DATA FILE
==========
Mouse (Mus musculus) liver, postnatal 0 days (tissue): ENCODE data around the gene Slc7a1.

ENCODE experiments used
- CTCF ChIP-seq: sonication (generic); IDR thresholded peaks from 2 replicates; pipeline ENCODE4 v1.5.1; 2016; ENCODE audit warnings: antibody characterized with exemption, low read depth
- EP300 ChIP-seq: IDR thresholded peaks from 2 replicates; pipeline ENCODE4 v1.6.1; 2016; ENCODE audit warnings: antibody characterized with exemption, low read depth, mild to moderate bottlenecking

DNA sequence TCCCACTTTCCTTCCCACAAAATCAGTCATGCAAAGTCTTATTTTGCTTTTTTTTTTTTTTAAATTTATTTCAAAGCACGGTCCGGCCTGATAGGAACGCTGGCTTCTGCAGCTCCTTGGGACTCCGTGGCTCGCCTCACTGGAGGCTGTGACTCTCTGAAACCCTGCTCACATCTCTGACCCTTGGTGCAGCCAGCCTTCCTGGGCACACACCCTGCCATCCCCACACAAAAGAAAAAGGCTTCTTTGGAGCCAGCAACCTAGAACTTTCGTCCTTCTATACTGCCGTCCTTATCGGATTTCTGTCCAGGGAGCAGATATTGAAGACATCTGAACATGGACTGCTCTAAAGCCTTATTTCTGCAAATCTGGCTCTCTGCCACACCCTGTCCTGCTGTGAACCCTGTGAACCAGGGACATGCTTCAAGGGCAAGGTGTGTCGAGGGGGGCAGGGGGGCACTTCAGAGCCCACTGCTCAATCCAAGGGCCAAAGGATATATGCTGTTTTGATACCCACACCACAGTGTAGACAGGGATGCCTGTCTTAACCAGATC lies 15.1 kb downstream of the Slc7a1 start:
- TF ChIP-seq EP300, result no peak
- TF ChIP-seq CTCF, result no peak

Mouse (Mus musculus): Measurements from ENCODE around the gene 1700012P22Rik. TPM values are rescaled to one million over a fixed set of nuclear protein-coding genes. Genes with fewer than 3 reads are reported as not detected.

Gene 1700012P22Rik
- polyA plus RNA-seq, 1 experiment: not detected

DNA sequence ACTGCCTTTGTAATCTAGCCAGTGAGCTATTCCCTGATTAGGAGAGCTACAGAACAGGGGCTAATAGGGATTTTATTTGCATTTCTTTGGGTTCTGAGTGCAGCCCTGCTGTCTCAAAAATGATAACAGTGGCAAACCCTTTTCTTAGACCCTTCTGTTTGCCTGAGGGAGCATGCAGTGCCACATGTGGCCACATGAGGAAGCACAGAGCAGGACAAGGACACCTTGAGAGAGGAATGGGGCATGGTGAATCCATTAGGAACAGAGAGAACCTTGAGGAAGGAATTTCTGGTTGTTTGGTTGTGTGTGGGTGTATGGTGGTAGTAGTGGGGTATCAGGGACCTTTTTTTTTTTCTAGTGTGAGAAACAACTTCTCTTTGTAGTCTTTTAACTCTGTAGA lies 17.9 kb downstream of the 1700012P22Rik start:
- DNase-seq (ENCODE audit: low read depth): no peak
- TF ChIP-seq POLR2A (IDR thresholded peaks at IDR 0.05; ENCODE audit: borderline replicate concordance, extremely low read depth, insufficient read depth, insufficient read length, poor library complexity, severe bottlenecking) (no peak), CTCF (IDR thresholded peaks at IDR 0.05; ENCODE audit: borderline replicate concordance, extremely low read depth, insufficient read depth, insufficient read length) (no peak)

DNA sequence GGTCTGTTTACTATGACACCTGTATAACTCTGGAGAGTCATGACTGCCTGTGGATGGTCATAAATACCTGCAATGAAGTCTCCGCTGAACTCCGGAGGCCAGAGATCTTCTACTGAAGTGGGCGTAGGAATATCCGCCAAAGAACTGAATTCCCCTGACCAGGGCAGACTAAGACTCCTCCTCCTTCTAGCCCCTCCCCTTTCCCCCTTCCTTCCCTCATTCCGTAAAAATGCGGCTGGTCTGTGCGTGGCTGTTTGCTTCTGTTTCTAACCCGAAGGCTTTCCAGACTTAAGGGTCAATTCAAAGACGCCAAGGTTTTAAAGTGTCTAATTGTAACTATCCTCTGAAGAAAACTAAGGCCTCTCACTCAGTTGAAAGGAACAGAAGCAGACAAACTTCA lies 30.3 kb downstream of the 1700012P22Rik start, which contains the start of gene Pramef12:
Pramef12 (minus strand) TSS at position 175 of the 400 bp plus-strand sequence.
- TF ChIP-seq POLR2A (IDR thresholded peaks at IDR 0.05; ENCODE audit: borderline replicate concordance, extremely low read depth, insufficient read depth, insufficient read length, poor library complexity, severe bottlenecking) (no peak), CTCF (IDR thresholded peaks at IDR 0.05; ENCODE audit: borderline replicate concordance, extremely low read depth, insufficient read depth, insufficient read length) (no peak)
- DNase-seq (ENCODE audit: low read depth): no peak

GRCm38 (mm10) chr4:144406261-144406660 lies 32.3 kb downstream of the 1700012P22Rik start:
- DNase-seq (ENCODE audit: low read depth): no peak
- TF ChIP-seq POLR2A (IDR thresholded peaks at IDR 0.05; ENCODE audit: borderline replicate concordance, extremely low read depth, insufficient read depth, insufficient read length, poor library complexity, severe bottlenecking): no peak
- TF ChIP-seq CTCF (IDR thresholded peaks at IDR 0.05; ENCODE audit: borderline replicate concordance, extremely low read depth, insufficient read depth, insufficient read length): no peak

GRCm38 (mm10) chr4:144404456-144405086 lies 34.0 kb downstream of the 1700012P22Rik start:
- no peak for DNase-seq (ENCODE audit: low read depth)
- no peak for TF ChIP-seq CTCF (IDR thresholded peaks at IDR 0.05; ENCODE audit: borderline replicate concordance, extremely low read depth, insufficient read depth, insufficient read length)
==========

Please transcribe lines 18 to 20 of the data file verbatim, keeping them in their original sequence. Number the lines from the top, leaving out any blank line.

GRCm38 (mm10) chr4:144406261-144406660 lies 32.3 kb downstream of the 1700012P22Rik start:
- DNase-seq (ENCODE audit: low read depth): no peak
- TF ChIP-seq POLR2A (IDR thresholded peaks at IDR 0.05; ENCODE audit: borderline replicate concordance, extremely low read depth, insufficient read depth, insufficient read length, poor library complexity, severe bottlenecking): no peak